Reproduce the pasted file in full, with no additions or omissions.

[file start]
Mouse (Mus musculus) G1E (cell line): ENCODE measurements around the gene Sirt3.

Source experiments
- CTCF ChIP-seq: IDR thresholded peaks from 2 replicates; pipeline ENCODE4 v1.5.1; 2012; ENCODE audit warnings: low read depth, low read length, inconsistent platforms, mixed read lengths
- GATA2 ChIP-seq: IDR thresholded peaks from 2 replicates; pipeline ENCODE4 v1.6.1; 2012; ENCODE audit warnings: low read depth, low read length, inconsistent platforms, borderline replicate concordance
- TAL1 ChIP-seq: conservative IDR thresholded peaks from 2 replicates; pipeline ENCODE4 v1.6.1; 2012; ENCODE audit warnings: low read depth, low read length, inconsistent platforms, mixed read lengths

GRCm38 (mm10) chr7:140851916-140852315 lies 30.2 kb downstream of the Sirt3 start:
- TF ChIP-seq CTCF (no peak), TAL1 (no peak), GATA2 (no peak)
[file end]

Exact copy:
Mouse (Mus musculus) G1E (cell line): ENCODE measurements around the gene Sirt3.

Source experiments
- CTCF ChIP-seq: IDR thresholded peaks from 2 replicates; pipeline ENCODE4 v1.5.1; 2012; ENCODE audit warnings: low read depth, low read length, inconsistent platforms, mixed read lengths
- GATA2 ChIP-seq: IDR thresholded peaks from 2 replicates; pipeline ENCODE4 v1.6.1; 2012; ENCODE audit warnings: low read depth, low read length, inconsistent platforms, borderline replicate concordance
- TAL1 ChIP-seq: conservative IDR thresholded peaks from 2 replicates; pipeline ENCODE4 v1.6.1; 2012; ENCODE audit warnings: low read depth, low read length, inconsistent platforms, mixed read lengths

GRCm38 (mm10) chr7:140851916-140852315 lies 30.2 kb downstream of the Sirt3 start:
- TF ChIP-seq CTCF (no peak), TAL1 (no peak), GATA2 (no peak)